Anyway, as I said, I may be the only one conviced by that analogy, but that’s ok—ultimately, I think this discussion suggests that our thoughts on the process seem closely linked to our thoughts on the outcomes, and vice versa, so trying to completely disentangle them might be a lost cause.

Still, I mainly wanted to chime in to push back on the notions that:

a) Iris was uninformed, because there clearly is a strong body of work that supports her position, even if Larry disagrees with that position, and more importantly, 

b) that I strongly disagree with the characterization that people like me who are advocating for changes in our land-use policies ‘hate our neighborhoods’, or somehow possess political agendas that the other side somehow lacks. 

If I hated my neighborhood, I wouldn’t have spent the last two years going to our neighborhood association meetings, or following the planning commission’s work so that I can offer an informed opinion.  And doing so doesn’t somehow make me a political hack —or at least, if it does, I don’t understand why those on the other side wouldn’t be as well.

Long story short, I doubt we’re all ever going to agree on this, which is fine: folks are free to make up their minds as to what arguments are and aren’t convincing.  But hopefully hearing the unconvincing arguments from the source helps expose the issues and values that are leading folks to the positions that they have. Even more, hopefully it helps remind us that everyone involved thinks they are working in their community’s best interest, which is why the feelings are so passionately held.


Larry Horowitz

Feb 09, 2018

1. Comparing traffic laws to DADUs is like comparing apples and oranges because: (1) traffic laws are designed to address public safety for residents and non-residents alike and require a vantage point larger than a single neighborhood; and (2) DADUs impact neighborhood vitality and character, both of which are protected by State Senate Bill (SSB) 5567 and RCW 36.70A.070(2).   Public safety goals are very different from neighborhood vitality and character.   Neighborhoods don’t have the technical knowledge needed to plan for traffic safety.  But, as Planning Director Rick Sepler wrote in terms of preserving the “unique sense of place” of Bellingham’s neighborhoods, “No one knows a community as well as the people who live and work there.”  While neighborhood residents are not qualified to design traffic systems, they are uniquely qualified to protect neighborhood vitality and character.

Moreover, Bellingham City Council did not hold a series of traffic workshops with community members or work collaboratively to develop consensus and enter into a binding agreement over traffic-related issues.  Conversely, with regard to the city’s Infill Toolkit housing forms, of which DADUs are one, the city held 3 planning workshops and held numerous meetings to inform the neighborhoods, develop consensus and enter into an agreement regarding how these forms would be added to single-family zoned areas.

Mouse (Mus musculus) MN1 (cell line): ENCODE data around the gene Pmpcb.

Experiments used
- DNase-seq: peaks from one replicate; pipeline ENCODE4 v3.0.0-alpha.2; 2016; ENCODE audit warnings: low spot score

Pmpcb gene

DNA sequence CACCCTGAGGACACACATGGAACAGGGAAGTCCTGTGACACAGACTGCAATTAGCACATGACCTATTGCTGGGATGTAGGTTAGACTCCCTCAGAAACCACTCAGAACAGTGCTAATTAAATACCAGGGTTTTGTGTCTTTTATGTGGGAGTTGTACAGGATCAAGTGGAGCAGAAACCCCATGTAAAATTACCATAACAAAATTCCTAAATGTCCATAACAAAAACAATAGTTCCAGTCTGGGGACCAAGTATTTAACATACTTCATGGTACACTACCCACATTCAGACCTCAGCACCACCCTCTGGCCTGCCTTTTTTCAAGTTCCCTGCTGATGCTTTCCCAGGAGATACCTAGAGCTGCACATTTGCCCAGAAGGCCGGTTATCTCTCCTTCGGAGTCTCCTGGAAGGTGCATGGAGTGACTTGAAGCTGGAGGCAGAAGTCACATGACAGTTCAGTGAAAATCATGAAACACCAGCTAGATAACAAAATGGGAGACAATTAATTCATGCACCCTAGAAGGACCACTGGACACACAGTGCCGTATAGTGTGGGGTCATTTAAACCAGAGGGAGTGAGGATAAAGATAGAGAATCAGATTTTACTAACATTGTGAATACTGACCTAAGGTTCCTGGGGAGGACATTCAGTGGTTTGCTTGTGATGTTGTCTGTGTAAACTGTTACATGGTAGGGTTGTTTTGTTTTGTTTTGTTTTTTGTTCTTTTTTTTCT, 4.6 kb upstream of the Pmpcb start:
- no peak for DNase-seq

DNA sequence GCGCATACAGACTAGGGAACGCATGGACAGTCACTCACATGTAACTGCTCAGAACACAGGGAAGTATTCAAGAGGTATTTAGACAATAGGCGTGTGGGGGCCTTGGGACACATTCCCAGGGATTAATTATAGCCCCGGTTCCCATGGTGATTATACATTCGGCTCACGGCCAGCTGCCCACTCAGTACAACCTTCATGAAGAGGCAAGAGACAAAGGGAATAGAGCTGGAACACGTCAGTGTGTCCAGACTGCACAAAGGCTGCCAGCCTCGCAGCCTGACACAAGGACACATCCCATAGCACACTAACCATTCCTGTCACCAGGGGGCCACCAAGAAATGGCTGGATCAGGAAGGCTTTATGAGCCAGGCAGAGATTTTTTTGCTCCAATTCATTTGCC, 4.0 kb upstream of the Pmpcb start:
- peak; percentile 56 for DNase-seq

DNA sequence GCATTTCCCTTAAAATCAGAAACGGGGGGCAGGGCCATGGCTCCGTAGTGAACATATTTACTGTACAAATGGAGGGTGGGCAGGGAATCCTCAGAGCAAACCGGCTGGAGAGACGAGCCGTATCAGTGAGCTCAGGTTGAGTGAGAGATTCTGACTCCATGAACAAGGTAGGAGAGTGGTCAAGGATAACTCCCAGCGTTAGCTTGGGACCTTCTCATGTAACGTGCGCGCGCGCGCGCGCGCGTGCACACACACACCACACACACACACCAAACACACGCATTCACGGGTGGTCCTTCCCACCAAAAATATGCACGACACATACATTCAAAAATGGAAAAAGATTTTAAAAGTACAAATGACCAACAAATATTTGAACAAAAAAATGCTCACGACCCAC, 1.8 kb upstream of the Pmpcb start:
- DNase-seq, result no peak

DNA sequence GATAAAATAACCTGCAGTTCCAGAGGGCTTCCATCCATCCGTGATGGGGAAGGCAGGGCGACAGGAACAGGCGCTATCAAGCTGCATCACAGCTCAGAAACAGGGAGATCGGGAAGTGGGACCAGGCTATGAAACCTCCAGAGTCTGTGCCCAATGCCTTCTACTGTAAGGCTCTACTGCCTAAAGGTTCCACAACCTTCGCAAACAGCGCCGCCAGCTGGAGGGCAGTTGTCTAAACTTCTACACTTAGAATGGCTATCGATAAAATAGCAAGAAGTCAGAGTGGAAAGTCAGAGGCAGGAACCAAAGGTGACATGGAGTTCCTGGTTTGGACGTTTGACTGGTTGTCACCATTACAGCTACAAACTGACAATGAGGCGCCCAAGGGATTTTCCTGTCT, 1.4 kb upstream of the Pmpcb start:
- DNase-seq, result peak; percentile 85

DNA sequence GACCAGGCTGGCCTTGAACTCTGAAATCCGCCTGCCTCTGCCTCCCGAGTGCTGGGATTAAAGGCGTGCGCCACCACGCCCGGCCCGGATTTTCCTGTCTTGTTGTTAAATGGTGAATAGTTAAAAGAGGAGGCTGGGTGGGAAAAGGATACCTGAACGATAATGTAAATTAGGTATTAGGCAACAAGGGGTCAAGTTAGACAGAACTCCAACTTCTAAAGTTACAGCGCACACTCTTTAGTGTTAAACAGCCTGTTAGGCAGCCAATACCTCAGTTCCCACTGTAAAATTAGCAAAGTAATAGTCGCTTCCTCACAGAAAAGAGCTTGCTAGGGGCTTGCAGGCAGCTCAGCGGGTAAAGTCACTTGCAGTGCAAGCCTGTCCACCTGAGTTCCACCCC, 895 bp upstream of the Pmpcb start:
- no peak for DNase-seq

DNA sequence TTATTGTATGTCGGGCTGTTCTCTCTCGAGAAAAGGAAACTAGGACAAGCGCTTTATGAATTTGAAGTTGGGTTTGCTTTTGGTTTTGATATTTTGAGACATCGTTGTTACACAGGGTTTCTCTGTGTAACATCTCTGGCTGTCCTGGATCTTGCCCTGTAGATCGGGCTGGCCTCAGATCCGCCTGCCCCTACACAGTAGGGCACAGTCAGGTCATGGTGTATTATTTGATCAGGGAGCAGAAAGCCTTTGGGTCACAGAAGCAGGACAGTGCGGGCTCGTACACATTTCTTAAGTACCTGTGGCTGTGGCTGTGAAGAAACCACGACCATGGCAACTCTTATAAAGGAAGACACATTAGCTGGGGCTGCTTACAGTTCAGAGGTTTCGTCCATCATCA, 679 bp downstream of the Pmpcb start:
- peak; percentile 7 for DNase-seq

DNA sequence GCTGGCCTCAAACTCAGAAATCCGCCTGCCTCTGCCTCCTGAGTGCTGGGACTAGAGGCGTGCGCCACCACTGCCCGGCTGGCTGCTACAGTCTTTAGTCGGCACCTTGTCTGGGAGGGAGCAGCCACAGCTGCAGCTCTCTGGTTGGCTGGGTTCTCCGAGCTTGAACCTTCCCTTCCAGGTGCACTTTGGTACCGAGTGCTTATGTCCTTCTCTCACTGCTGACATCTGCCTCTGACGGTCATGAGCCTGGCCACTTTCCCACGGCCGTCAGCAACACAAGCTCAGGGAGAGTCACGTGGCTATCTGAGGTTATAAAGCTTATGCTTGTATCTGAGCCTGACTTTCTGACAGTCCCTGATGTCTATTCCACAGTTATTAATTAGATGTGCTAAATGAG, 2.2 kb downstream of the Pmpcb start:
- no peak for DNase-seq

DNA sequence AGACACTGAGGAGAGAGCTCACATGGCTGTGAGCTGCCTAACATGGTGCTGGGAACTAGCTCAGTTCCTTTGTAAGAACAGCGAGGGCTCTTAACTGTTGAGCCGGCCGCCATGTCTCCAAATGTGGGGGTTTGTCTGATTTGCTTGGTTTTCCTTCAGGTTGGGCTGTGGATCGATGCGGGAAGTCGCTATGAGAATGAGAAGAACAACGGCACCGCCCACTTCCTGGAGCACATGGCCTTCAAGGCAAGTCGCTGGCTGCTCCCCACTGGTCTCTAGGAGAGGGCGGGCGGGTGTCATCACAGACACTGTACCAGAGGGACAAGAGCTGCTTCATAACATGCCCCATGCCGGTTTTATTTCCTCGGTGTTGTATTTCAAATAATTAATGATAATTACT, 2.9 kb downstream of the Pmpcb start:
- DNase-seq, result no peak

Apples.  And.  Oranges.

2.  Regarding your “push back” on the notion that Iris was uninformed, who made that claim?  My point is that Iris cannot unilaterally overturn a binding agreement between the city and the neighborhoods dating back to 2009.

3. Regarding your assertion that “people like you” hate our neighborhoods, again, I did not make that claim.  I asserted that the four planning commissioners who voted to recommend that the city violate an agreement with the neighborhoods that provides for their input on how toolkit housing forms are allowed in single-family zones indicates how they feel about those neighborhoods.  That feeling ain’t mutual love and respect. No one has claimed that Kevin Covey hates his neighborhood.  I have no idea where you got that from.

4.  In my mind, the primary issue is not whether DADUs are good or bad.   As I’ve written many times, most recently in my Jan. 20, 2018, comment letter:

“The benefits of DADUs must be weighed against the probable and significant adverse impacts these DADUs will impose. These benefits and adverse impacts will be different in each neighborhood, on each block, and in every backyard. They must be carefully evaluated contextually based on the location where they will be placed.

“The Planning Commission, and many who have submitted comment letters, act as if DADUs are the same no matter where located. Clearly, this is not the case. That is why City Council wisely made the decision to allow DADUs – and all toolkit housing forms – to be added to single-family zoned areas on per neighborhood basis rather than citywide.

The issue at hand is not whether DADUs are good or bad. In some places, the benefits will outweigh the adverse impacts. In others, the adverse impacts will outweigh the benefits. Neither the Planning Commission nor City Council is in a position to consider where DADUs will be beneficial and where they will be detrimental. That detailed evaluation is best performed by the neighborhood residents and their associations. This is the promise the City made in 2009.”


Kevin Covey

Feb 09, 2018

Hi Larry,

Again, I think we disagree—my point is precisely that land use policy *does* require a vantage point larger than a single neighborhood, as the land use policies that neighborhoods make will have significant effects on city residents outside those neighborhoods.  I understand you disagree, which is why I think you find the analogy unconvincing; that underlying difference in how we envision the common good is why we end up coming to different opinions on the best policy and process.

I may have misinterpreted the intent of your initial mention of Iris’ explanation for why this policy should be applied in a city-wide fashion.  It seemed like you were questioning if there was any evidence that localities will offer differing levels of support to policies when they are presented in the abstract vs. a more local implementation.